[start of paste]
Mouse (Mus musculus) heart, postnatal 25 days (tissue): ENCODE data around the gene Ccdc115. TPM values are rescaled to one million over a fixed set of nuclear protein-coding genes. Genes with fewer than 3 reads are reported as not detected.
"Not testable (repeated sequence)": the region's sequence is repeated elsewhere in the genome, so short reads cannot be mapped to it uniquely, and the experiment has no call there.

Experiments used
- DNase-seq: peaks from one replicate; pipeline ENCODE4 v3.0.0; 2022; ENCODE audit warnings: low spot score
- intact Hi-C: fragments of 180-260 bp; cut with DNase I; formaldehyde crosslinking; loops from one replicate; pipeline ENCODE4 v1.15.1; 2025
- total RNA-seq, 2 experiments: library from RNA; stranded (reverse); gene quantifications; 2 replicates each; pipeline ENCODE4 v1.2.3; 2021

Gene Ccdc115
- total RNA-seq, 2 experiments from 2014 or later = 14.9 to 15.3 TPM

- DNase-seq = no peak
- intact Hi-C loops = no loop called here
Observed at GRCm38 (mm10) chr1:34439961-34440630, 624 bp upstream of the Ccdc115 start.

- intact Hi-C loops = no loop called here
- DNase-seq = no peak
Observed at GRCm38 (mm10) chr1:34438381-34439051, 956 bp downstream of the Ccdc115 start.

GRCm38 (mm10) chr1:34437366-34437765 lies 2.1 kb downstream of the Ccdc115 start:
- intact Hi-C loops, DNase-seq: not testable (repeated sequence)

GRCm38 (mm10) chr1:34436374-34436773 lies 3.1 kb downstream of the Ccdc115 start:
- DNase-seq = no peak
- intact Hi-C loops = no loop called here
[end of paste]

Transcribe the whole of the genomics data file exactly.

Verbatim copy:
Mouse (Mus musculus) heart, postnatal 25 days (tissue): ENCODE data around the gene Ccdc115. TPM values are rescaled to one million over a fixed set of nuclear protein-coding genes. Genes with fewer than 3 reads are reported as not detected.
"Not testable (repeated sequence)": the region's sequence is repeated elsewhere in the genome, so short reads cannot be mapped to it uniquely, and the experiment has no call there.

Experiments used
- DNase-seq: peaks from one replicate; pipeline ENCODE4 v3.0.0; 2022; ENCODE audit warnings: low spot score
- intact Hi-C: fragments of 180-260 bp; cut with DNase I; formaldehyde crosslinking; loops from one replicate; pipeline ENCODE4 v1.15.1; 2025
- total RNA-seq, 2 experiments: library from RNA; stranded (reverse); gene quantifications; 2 replicates each; pipeline ENCODE4 v1.2.3; 2021

Gene Ccdc115
- total RNA-seq, 2 experiments from 2014 or later = 14.9 to 15.3 TPM

- DNase-seq = no peak
- intact Hi-C loops = no loop called here
Observed at GRCm38 (mm10) chr1:34439961-34440630, 624 bp upstream of the Ccdc115 start.

- intact Hi-C loops = no loop called here
- DNase-seq = no peak
Observed at GRCm38 (mm10) chr1:34438381-34439051, 956 bp downstream of the Ccdc115 start.

GRCm38 (mm10) chr1:34437366-34437765 lies 2.1 kb downstream of the Ccdc115 start:
- intact Hi-C loops, DNase-seq: not testable (repeated sequence)

GRCm38 (mm10) chr1:34436374-34436773 lies 3.1 kb downstream of the Ccdc115 start:
- DNase-seq = no peak
- intact Hi-C loops = no loop called here